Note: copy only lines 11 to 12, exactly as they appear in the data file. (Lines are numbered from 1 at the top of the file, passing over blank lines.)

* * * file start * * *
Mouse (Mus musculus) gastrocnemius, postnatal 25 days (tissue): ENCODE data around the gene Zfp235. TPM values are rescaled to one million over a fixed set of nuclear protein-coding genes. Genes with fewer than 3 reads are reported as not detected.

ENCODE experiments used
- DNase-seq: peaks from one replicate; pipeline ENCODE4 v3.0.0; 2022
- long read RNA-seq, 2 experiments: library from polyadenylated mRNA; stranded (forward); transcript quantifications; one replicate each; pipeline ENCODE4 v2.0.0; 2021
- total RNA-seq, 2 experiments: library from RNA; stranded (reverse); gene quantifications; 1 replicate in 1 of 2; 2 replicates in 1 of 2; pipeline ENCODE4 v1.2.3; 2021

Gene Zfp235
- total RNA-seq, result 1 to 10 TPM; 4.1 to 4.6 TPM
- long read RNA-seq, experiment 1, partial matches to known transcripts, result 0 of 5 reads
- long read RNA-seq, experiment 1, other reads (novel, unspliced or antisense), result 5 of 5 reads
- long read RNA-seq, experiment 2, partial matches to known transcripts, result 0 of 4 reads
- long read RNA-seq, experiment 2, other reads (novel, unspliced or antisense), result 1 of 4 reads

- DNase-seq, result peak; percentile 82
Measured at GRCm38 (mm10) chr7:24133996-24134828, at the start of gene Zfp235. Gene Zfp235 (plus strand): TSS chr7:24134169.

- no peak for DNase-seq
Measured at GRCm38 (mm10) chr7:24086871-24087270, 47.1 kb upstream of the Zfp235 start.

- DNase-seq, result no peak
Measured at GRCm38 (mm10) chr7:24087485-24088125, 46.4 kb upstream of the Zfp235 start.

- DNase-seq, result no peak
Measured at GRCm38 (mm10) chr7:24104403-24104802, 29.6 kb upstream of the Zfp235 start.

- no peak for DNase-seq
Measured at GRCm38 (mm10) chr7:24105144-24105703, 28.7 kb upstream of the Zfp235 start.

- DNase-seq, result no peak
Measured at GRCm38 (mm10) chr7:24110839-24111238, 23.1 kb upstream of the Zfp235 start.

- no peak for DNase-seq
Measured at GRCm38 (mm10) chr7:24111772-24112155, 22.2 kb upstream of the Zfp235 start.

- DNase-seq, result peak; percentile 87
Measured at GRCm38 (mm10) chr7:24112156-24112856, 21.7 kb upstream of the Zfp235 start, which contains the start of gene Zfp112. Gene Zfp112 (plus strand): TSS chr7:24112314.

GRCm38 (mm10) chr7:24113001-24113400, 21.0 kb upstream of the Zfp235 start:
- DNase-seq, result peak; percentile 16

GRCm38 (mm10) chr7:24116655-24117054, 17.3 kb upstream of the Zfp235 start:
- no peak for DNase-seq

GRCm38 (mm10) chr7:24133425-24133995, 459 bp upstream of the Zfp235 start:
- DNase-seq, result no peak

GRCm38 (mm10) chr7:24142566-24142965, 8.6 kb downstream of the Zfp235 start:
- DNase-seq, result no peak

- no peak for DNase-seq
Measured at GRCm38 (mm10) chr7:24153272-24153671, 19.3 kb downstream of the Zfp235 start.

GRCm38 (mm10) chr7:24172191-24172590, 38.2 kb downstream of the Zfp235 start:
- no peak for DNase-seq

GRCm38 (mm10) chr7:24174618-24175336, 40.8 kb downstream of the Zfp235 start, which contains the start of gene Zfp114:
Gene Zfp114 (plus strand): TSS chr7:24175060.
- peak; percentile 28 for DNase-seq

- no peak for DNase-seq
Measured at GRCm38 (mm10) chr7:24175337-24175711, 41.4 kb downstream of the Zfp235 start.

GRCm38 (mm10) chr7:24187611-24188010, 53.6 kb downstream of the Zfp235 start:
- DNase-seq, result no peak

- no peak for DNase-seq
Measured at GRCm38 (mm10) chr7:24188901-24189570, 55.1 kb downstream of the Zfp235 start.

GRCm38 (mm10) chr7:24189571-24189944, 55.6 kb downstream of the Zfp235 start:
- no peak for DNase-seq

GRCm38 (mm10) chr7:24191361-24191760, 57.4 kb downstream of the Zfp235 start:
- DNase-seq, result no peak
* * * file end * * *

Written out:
- long read RNA-seq, experiment 2, other reads (novel, unspliced or antisense), result 1 of 4 reads

- DNase-seq, result peak; percentile 82